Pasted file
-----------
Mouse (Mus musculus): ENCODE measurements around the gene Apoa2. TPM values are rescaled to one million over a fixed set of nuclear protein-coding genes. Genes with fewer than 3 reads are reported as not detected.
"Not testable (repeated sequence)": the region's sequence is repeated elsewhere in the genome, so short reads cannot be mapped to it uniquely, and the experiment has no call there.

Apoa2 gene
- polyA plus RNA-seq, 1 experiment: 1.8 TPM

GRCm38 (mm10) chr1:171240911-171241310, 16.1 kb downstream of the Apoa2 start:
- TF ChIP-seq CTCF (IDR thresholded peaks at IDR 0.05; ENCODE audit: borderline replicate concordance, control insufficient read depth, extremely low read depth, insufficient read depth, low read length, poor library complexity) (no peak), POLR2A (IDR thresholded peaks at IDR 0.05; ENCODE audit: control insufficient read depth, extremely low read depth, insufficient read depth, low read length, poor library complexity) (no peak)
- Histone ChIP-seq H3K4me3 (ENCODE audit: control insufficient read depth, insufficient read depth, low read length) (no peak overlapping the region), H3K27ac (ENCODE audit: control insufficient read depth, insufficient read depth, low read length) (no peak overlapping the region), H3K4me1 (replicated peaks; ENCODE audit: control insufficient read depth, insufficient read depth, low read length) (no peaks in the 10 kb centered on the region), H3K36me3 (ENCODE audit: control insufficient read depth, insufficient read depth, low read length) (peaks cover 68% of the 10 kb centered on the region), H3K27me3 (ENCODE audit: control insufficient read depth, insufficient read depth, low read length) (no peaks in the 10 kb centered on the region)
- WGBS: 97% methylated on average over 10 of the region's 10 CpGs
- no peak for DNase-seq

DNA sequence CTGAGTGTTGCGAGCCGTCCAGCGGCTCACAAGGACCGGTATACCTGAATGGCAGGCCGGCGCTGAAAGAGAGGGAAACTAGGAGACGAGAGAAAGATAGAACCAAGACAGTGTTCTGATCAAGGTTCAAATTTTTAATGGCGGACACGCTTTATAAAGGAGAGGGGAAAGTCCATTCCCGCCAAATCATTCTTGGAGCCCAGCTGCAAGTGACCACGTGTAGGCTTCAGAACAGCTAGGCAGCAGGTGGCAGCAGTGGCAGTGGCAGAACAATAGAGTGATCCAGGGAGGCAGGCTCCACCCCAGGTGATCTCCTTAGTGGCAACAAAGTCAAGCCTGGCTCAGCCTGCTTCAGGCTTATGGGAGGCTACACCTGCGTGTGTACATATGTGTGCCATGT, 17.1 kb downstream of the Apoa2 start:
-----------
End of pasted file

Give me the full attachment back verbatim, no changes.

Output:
Mouse (Mus musculus): ENCODE measurements around the gene Apoa2. TPM values are rescaled to one million over a fixed set of nuclear protein-coding genes. Genes with fewer than 3 reads are reported as not detected.
"Not testable (repeated sequence)": the region's sequence is repeated elsewhere in the genome, so short reads cannot be mapped to it uniquely, and the experiment has no call there.

Apoa2 gene
- polyA plus RNA-seq, 1 experiment: 1.8 TPM

GRCm38 (mm10) chr1:171240911-171241310, 16.1 kb downstream of the Apoa2 start:
- TF ChIP-seq CTCF (IDR thresholded peaks at IDR 0.05; ENCODE audit: borderline replicate concordance, control insufficient read depth, extremely low read depth, insufficient read depth, low read length, poor library complexity) (no peak), POLR2A (IDR thresholded peaks at IDR 0.05; ENCODE audit: control insufficient read depth, extremely low read depth, insufficient read depth, low read length, poor library complexity) (no peak)
- Histone ChIP-seq H3K4me3 (ENCODE audit: control insufficient read depth, insufficient read depth, low read length) (no peak overlapping the region), H3K27ac (ENCODE audit: control insufficient read depth, insufficient read depth, low read length) (no peak overlapping the region), H3K4me1 (replicated peaks; ENCODE audit: control insufficient read depth, insufficient read depth, low read length) (no peaks in the 10 kb centered on the region), H3K36me3 (ENCODE audit: control insufficient read depth, insufficient read depth, low read length) (peaks cover 68% of the 10 kb centered on the region), H3K27me3 (ENCODE audit: control insufficient read depth, insufficient read depth, low read length) (no peaks in the 10 kb centered on the region)
- WGBS: 97% methylated on average over 10 of the region's 10 CpGs
- no peak for DNase-seq

DNA sequence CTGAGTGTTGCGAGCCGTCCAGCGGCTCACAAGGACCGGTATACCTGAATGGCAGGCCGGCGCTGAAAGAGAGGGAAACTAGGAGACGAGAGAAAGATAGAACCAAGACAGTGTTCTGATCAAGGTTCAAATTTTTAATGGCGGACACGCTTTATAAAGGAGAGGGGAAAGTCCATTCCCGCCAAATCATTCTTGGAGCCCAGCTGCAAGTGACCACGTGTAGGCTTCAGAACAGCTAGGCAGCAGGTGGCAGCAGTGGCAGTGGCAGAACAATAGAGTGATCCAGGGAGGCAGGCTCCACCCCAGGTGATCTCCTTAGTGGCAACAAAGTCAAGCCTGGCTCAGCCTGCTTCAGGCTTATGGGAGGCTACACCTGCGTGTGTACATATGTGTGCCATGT, 17.1 kb downstream of the Apoa2 start: